Israel’s Top 3 Wheelchair-Accessible Archaeological Sites

January 20th 2015

In Israel, ancient history is always tourist-worthy. If you or someone in your tour group uses a wheelchair, it’s good to know that an experienced tour consultant can help you locate fully or partially wheelchair-accessible antiquities. Here are a few of our favorite wheelchair-accessible archaeological sites.

Meditation on the Mediterranean
A Caesarea
Sandy beaches and the arches of an ancient aqueduct frame the blue waters of the Mediterranean Sea at the coastal city of Caesarea. The ruins of Roman and Crusader structures in Caesarea tell the story of this once vibrant port town. Highlights include a Hippodrome horse racing area, the Roman amphitheater, a shop-lined Byzantine Street, Greek mosaic inscriptions, impressive Roman aqueducts and a Crusader cathedral. Caesarea National Park contains the remains of a prestigious port city established by Herod the Great, which flourished into the Byzantine period. The site is mostly accessible via wheelchair.

Reliving Daily Life in the Times of the Talmud
Katzrin Talmudic Village
The ancient village on display at the Golan’s Katzrin Talmudic Park gives visitors a sense of daily life in the Talmudic period. Visit an early synagogue where weddings and bar and bat mitzvahs are still held. Nearby are reconstructed homes and an olive press. View an audio-visual presentation across six screens that brings you back in time. Learn about the tools and kitchen implements mentioned in ancient Jewish law.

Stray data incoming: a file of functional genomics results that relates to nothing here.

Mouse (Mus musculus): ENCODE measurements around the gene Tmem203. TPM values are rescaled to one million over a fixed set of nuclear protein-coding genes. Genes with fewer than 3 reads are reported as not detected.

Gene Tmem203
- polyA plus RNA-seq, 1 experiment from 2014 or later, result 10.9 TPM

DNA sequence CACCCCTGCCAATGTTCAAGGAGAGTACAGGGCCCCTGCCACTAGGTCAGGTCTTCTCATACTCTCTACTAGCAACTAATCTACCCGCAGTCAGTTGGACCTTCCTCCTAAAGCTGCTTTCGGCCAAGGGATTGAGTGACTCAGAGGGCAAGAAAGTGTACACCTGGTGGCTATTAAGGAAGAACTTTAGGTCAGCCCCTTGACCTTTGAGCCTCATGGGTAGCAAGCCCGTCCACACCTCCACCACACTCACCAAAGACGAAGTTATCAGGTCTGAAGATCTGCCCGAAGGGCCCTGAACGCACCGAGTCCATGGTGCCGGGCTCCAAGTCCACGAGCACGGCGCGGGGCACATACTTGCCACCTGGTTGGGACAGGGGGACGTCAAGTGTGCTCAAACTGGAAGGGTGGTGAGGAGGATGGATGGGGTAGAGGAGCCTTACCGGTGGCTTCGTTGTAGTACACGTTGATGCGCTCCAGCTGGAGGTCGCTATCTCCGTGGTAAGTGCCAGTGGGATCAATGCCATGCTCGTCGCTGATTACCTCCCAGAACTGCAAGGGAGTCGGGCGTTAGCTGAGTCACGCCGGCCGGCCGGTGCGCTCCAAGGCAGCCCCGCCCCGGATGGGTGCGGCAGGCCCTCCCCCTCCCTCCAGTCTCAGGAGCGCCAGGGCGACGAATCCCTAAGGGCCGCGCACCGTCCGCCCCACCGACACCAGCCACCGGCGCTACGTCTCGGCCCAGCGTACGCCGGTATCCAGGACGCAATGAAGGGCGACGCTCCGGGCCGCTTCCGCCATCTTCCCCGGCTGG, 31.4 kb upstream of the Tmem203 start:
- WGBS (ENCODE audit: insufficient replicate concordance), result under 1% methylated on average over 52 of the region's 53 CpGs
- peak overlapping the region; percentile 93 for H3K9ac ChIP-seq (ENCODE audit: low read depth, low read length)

A Biblical Mound and Ruins of a 2,000-Year-Old Town
The fully excavated theater and town in Beit She’an National Park tell the story of daily life 2,000 years ago. See the remains of the northern town, with its colonnaded streets and elaborate bathhouses. Learn about
the history of the city, inhabited over the years by Canaanites, Jews and Christians. It is here that King Saul was defeated by the Philistines in a vicious historical battle. Later, Beit She’an was reestablished as a Greek outpost. The city was devastated by an earthquake in 749 CE; the remnants that we see today only give us a glimpse of what once was. Don’t miss the She’an Nights sound and light show. The site is partially wheelchair-accessible, and a special vehicle is available at no extra charge.

Meeting Mobility Challenges

With a little advance planning and some sound advice, it’s easy to find plenty of amazing archaeological sites to include in your Israel itinerary that everyone can enjoy.